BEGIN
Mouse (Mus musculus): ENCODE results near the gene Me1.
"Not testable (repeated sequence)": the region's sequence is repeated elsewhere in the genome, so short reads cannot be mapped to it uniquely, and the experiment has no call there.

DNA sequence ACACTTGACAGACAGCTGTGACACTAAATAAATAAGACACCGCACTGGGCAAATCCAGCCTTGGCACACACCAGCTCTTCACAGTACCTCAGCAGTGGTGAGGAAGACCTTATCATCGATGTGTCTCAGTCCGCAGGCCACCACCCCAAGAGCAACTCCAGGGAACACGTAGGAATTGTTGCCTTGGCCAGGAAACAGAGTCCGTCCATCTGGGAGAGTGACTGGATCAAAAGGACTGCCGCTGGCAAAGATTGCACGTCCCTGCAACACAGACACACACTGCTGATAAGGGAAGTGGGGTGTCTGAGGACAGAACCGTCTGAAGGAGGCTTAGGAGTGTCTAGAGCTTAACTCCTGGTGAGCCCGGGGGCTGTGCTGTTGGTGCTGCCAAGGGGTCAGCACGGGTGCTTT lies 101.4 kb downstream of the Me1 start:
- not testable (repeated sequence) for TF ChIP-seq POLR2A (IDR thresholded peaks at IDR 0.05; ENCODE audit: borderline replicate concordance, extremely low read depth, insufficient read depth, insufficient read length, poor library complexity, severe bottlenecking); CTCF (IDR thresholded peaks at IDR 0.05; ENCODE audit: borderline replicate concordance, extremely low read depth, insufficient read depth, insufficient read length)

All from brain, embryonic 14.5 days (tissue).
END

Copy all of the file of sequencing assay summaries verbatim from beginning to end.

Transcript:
Mouse (Mus musculus): ENCODE results near the gene Me1.
"Not testable (repeated sequence)": the region's sequence is repeated elsewhere in the genome, so short reads cannot be mapped to it uniquely, and the experiment has no call there.

DNA sequence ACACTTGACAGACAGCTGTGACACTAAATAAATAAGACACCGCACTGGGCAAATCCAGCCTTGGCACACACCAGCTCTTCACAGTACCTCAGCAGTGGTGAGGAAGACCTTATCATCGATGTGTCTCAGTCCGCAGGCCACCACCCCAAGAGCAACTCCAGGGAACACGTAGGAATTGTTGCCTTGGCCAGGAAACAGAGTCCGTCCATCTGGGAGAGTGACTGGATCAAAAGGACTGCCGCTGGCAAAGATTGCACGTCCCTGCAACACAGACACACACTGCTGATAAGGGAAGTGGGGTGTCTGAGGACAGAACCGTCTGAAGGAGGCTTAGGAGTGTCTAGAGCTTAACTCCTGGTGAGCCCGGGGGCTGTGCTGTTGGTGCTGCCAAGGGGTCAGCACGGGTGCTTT lies 101.4 kb downstream of the Me1 start:
- not testable (repeated sequence) for TF ChIP-seq POLR2A (IDR thresholded peaks at IDR 0.05; ENCODE audit: borderline replicate concordance, extremely low read depth, insufficient read depth, insufficient read length, poor library complexity, severe bottlenecking); CTCF (IDR thresholded peaks at IDR 0.05; ENCODE audit: borderline replicate concordance, extremely low read depth, insufficient read depth, insufficient read length)

All from brain, embryonic 14.5 days (tissue).